A devastating fire in Oakland, California in a decrepit warehouse called the Ghost Ship has left families of 36 people in mourning and a whole community reeling. The incident highlights the imperative nature of fire safety codes, which have done much over the last several decades to improve the well-being of occupants in large, crowded structures, from theaters to apartment buildings. Some of the biggest unanswered questions at this point revolve around whether the building was up-to-date on fire codes and, if not, what was known or done by city fire officials to press for repairs.
Property owners and managers have a responsibility to make sure their sites are reasonably safe for those who are legally there. The degree of that duty varies depending on the victim’s purpose on the property. For example, paying customers are owed the highest duty of care, while those who are on site to further their own interests are owed a lesser duty. Even those who are trespassing are owed some protection, though exactly how much varies by state and other case-specific facts.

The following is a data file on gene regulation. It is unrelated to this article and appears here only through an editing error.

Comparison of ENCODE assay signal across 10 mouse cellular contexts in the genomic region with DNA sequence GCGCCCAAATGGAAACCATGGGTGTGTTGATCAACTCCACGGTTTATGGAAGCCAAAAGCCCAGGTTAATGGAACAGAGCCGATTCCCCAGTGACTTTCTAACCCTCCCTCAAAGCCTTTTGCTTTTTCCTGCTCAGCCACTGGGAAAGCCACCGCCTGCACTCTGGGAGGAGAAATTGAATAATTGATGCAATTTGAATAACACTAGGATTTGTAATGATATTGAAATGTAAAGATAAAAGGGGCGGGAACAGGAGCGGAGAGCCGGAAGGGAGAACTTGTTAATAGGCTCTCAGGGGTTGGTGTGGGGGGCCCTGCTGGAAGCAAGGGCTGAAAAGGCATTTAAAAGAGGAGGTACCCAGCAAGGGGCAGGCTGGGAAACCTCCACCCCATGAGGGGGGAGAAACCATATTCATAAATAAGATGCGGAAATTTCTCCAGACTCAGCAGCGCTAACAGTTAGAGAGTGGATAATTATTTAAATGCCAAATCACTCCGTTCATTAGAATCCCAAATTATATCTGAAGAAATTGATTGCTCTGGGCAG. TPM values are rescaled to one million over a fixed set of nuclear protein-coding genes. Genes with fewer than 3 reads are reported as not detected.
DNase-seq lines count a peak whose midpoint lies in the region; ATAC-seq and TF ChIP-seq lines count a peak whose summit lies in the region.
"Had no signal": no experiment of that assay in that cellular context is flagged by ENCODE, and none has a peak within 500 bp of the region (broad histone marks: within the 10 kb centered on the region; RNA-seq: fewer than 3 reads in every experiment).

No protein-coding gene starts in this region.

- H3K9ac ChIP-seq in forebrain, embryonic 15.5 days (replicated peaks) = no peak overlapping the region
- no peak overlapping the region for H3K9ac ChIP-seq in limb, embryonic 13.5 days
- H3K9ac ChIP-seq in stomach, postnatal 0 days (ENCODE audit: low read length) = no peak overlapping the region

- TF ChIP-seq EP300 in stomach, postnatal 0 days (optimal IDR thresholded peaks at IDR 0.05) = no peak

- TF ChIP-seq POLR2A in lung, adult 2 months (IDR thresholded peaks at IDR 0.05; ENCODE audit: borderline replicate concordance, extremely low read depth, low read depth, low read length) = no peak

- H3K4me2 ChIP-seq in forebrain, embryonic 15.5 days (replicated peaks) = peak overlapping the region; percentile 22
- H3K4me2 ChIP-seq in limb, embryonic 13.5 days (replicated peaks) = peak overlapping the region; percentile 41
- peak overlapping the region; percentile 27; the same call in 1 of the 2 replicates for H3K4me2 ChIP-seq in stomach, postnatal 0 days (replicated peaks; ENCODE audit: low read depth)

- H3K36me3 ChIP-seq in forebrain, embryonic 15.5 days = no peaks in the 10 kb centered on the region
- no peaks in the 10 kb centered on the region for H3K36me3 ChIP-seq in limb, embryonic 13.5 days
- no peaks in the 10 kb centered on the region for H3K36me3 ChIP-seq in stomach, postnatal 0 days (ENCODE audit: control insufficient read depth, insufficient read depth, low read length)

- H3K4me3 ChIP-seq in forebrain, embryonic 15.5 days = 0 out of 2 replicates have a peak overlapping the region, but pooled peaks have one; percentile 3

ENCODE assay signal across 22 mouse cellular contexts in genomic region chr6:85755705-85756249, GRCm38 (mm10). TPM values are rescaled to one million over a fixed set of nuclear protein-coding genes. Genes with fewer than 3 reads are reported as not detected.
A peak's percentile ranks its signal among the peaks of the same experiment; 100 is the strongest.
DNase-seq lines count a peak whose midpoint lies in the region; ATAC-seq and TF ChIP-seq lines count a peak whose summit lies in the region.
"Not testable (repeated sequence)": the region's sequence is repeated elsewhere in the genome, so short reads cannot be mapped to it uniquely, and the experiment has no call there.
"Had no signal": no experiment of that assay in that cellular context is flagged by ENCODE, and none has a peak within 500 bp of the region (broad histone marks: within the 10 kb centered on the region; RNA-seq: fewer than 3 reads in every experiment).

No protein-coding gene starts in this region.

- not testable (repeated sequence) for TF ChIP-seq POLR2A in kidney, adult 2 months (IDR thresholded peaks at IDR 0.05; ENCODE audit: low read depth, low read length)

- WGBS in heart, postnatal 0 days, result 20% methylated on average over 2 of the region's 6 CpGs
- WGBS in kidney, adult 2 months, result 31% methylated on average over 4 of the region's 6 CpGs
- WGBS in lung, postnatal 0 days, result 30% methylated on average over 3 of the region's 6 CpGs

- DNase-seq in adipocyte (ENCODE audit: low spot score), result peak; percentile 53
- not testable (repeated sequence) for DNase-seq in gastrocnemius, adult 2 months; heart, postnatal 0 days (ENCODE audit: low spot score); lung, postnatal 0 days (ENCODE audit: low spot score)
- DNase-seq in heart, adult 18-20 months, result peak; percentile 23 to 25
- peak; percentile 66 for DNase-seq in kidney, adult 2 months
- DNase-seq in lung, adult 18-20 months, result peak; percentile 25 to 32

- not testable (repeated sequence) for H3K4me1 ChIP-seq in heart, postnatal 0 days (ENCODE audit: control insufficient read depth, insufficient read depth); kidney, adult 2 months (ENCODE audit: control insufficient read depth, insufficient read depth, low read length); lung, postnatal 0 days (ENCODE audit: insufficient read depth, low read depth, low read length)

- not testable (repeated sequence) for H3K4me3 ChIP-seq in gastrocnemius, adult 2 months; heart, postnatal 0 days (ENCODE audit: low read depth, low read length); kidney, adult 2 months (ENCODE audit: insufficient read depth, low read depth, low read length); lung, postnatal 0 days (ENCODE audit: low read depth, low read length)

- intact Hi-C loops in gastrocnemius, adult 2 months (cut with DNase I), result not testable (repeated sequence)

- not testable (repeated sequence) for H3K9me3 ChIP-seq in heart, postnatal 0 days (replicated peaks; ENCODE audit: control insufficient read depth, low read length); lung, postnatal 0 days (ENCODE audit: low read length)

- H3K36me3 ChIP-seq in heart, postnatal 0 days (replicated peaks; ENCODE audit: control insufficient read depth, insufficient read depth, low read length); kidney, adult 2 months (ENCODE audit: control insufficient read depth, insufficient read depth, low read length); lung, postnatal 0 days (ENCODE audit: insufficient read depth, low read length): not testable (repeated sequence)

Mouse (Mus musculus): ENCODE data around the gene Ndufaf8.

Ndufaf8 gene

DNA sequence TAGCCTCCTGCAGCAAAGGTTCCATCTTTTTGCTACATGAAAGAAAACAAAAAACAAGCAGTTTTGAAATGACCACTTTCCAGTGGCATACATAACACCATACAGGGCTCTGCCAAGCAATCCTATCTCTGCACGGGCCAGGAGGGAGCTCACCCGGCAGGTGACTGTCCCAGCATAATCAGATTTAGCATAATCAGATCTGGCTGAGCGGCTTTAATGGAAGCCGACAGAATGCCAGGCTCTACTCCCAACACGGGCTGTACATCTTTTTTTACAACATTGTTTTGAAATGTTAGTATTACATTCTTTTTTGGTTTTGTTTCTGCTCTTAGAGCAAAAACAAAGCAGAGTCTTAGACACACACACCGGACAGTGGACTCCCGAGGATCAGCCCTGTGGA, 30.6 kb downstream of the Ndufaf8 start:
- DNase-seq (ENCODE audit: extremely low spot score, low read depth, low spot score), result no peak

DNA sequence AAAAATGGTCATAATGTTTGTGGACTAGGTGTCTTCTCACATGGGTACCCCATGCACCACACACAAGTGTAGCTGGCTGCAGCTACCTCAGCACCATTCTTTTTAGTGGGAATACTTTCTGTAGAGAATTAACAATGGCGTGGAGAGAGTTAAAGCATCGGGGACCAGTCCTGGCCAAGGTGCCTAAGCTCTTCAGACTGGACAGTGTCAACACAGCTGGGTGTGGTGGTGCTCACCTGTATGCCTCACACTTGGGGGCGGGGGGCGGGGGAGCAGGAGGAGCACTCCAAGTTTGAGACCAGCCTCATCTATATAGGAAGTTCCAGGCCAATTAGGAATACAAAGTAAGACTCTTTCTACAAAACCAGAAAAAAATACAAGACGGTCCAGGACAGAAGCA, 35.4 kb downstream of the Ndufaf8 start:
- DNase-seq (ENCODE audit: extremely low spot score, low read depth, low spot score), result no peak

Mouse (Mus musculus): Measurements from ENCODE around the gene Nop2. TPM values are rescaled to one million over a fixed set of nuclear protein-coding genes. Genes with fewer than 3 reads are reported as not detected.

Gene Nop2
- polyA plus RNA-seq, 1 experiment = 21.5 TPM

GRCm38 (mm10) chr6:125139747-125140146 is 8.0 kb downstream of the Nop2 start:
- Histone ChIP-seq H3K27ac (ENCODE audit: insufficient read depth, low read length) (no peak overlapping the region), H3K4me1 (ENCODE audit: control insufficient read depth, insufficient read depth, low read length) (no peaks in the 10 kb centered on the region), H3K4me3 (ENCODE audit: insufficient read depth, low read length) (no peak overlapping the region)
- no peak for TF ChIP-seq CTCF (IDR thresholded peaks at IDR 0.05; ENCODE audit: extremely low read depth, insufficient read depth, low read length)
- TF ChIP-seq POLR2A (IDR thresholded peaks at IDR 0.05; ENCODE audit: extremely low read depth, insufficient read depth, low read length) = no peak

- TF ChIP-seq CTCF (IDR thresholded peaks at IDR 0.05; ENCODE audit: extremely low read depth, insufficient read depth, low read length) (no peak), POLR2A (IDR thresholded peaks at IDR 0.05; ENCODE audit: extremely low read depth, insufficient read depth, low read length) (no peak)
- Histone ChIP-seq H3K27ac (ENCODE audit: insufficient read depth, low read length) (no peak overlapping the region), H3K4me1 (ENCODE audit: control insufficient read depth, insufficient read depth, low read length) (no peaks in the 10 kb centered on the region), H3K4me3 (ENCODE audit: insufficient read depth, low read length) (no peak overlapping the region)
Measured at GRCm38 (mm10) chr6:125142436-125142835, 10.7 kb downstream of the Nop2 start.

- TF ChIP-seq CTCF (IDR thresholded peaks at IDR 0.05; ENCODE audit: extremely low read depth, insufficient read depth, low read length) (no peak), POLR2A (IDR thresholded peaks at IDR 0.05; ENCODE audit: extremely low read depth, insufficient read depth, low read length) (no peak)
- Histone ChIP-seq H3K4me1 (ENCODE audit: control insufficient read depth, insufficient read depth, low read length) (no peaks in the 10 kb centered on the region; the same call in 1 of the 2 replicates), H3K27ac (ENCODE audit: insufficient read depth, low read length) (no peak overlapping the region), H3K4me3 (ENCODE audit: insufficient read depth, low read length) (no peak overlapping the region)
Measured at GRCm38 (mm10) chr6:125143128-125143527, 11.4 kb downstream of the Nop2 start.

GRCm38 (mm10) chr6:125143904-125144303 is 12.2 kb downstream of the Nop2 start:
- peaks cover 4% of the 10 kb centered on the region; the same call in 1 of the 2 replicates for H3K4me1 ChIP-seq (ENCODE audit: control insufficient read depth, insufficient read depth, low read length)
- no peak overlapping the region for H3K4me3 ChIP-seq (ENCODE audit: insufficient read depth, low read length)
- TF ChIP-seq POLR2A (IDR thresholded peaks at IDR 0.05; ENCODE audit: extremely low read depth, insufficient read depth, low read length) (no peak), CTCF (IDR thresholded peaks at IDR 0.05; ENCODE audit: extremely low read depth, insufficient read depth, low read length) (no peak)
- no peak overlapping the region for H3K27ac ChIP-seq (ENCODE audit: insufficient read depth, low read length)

Here, city fire officials haven’t indicated how often code inspectors visited the site or whether it was ever flagged for violations or for the fact that it was (likely) being used for purposes other than what its zoning allowed. Although this was designated as a warehouse space, witnesses and investigators have indicated it was being used for a myriad of different purposes, including not just storage but art galleries and mini-residences. On the night of the fire, the warehouse was being used for an underground concert. It’s not clear who organized, promoted, or was responsible for that event. Continue reading